An oft-quoted 2001 study by York University finance professor Moshe Milevsky shows that from 1950 to 2000, variable mortgage rates beat out fixed mortgage rates 88 per cent of the time when it comes to saving on borrowing costs.
But after six consecutive interest rate increases by the Bank of Canada, today’s environment may turn out to be more like the 12 per cent portion of history when variable rates did not come out on top, Prof. Milevsky told The Globe and Mail.
Still, Canadians haven’t given up on variable rates – as of August, floating rate mortgage originations were still elevated compared with pre-COVID levels, according to a report by housing analyst Ben Rabidoux. Should rates start to decline in the next few months, Canadians choosing a variable today may be better off. But borrowers pondering a variable rate should always ensure they’d be financially okay even if their timing turned out badly. How to do that, though, is far from straightforward.
Mortgage brokers often recommend that borrowers who choose a variable rate have plenty of wiggle room in their budgets to be able to afford some interest rate increases. The interest rate on a variable-rate mortgage generally tracks movements in the Bank of Canada’s trendsetting policy rate. With fixed-mortgages, on the other hand, the interest remains the same for the term of the mortgage loan, usually between one and 10 years, giving borrowers more time to adapt to an environment of rising rates.
But the central bank’s slew of recent interest rate hikes raises the issue of what exactly is an appropriate amount of budgetary wiggle room. The policy rate has climbed from 0.25 per cent in early March to 3.75 per cent. The rate hikes went further – and happened faster – than economists expected at the beginning of the year.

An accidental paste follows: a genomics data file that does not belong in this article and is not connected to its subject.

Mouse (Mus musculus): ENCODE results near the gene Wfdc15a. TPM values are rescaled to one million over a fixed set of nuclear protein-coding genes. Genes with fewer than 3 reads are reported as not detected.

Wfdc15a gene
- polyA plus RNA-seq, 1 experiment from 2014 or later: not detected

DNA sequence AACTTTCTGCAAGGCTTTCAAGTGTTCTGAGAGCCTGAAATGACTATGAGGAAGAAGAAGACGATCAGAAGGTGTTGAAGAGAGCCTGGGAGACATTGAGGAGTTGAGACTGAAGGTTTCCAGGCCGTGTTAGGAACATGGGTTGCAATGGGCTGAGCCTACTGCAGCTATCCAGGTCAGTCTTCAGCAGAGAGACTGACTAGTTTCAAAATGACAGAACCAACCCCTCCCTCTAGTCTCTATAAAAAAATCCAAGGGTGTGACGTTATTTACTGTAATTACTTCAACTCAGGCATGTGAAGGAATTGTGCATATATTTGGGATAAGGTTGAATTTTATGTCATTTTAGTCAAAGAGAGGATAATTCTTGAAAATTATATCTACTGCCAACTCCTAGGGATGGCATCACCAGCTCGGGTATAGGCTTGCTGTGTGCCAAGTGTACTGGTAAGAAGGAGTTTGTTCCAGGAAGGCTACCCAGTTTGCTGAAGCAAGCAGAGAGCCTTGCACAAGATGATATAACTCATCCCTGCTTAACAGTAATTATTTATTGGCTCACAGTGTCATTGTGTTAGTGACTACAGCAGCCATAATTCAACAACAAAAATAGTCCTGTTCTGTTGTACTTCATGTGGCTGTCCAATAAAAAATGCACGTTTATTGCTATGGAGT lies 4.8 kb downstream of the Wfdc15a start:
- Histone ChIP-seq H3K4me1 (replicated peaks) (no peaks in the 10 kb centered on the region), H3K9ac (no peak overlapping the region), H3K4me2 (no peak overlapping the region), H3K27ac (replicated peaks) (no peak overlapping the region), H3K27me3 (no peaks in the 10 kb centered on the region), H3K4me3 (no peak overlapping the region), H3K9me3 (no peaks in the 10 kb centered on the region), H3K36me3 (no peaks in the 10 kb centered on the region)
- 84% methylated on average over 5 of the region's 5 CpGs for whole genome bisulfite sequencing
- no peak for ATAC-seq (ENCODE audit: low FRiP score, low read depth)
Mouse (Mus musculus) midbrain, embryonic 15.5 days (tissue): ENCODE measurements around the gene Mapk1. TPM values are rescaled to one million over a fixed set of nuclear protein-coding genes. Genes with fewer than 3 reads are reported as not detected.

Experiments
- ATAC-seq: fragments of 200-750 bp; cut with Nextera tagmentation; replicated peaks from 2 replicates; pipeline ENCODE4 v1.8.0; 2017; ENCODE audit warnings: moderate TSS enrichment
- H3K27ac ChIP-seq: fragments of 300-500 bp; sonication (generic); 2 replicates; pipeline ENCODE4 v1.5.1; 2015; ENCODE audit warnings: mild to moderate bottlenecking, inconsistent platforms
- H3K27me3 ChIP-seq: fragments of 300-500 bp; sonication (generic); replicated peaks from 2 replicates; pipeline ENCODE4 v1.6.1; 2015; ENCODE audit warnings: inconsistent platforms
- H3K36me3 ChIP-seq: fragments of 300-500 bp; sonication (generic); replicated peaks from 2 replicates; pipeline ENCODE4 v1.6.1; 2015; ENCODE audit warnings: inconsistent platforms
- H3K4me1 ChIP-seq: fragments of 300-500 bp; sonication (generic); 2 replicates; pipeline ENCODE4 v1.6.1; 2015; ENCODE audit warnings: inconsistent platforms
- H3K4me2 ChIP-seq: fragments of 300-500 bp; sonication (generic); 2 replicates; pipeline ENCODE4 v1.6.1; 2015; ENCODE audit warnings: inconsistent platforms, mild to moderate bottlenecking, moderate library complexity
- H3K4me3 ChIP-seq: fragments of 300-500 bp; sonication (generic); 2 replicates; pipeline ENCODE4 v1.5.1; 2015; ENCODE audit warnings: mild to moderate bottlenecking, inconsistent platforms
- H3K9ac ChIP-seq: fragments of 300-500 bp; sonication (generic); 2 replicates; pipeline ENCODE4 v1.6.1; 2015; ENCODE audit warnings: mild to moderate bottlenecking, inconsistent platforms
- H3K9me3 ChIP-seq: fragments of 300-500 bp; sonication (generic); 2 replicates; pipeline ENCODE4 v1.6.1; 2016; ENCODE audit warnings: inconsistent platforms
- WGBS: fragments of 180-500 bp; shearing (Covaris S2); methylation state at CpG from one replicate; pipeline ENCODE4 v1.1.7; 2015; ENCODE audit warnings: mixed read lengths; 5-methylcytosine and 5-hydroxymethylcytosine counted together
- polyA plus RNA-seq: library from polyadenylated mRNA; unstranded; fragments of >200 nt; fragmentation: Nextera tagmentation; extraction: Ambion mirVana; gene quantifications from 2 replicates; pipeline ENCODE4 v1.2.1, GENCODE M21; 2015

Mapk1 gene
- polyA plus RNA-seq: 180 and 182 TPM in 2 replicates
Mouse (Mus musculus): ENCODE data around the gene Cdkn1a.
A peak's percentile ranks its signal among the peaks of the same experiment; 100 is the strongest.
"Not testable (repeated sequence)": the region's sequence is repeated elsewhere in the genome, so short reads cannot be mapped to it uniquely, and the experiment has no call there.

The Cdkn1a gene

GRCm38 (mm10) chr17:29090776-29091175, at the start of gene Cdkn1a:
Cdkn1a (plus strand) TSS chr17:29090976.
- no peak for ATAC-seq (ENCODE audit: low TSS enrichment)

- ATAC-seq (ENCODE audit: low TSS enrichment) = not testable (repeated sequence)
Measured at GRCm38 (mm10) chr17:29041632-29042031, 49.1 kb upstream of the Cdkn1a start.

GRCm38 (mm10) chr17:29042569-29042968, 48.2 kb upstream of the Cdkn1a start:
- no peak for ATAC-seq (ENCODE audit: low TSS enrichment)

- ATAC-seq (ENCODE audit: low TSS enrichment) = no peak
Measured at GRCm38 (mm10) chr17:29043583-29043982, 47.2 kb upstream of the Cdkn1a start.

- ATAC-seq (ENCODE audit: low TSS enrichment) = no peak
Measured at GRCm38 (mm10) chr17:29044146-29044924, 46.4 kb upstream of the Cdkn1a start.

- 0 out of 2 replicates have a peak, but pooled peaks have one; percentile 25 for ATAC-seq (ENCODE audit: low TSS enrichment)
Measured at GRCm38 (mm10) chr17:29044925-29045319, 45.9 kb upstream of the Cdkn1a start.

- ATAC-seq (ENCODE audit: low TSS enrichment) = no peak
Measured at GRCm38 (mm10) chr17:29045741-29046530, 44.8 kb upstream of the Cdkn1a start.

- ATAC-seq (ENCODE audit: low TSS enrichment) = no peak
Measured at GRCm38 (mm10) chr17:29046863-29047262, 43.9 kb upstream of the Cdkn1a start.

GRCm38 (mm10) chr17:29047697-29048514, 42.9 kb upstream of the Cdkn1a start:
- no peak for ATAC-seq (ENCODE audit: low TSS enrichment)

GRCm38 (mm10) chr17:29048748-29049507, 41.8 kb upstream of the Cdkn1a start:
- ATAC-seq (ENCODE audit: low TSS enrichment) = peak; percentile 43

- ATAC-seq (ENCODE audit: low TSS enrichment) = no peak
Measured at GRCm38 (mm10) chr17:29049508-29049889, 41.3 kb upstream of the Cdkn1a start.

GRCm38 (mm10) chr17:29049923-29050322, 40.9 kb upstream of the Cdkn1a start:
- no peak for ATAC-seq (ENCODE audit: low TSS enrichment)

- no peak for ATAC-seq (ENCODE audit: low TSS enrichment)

On a mortgage with a balance of $380,000 – roughly the average borrowed by first-time homebuyers in 2020 and 2021 – those rate hikes mean a cumulative payment increase of nearly $745 a month for some borrowers.
And while most Canadians have variable-rate mortgages that come with payments that would normally remain fixed even as the interest changes, some of those borrowers are also feeling the financial squeeze. That’s because those loans are starting to reach their so-called “trigger points,” a threshold at which regular monthly payments no longer cover the interest owed and lenders often start to demand bigger payments.
One possible approach for prudent borrowers might be to look at the long-run average of the prime interest rate, the benchmark lenders use to set rates on variable-rate loans, said David Field, a certified financial planner and founder of Papyrus Planning.
Borrowers could aim to set aside for mortgage costs an amount equal to the payment they’d face if they had an interest rate equal to the historical average of the prime rate, Mr. Field said. If their actual mortgage rate is below that, they could use the surplus cash to make mortgage prepayments and hammer down their principal faster. If they hit their prepayment limit, they could save the extra in a savings account that could serve as a reserve fund they’d be able to tap if rates rose beyond the historical average, he added.
But with home prices as elevated as they are today, only higher-earning borrowers would be able to afford such a strategy in Canada’s priciest markets, Mr. Field noted. “It’s not a middle-class thing,” he said.
The monthly average of prime rate levels dating back to the start of 1960 is around 7 per cent. By comparison, current five-year variable-rate mortgages are in the 5-per-cent range.
Prof. Milevsky recommends borrowers put their finances through a broad stress test when choosing between a fixed and a variable rate.
If you had a large down payment and relatively small mortgage or you’ve already made good progress paying off your principal, you’re less sensitive to interest rate increases, he noted. Having a stable, predictable income also makes it easier to tackle rising borrowing costs, he added.
“It’s risky to go variable without access to a minimum of four to six months of cash for living expenses,” said mortgage strategist Robert McLister. “The last thing you want is for rates to go through the roof – as they did this year – and then you get hit with emergency expenses or income loss as your payments are going up.”
The financial fitness test for a variable-rate mortgage is a bit of a check-the-box exercise, as Prof. Milevsky describes it. If you check most of the boxes, you’re a good candidate for a variable rate, he said.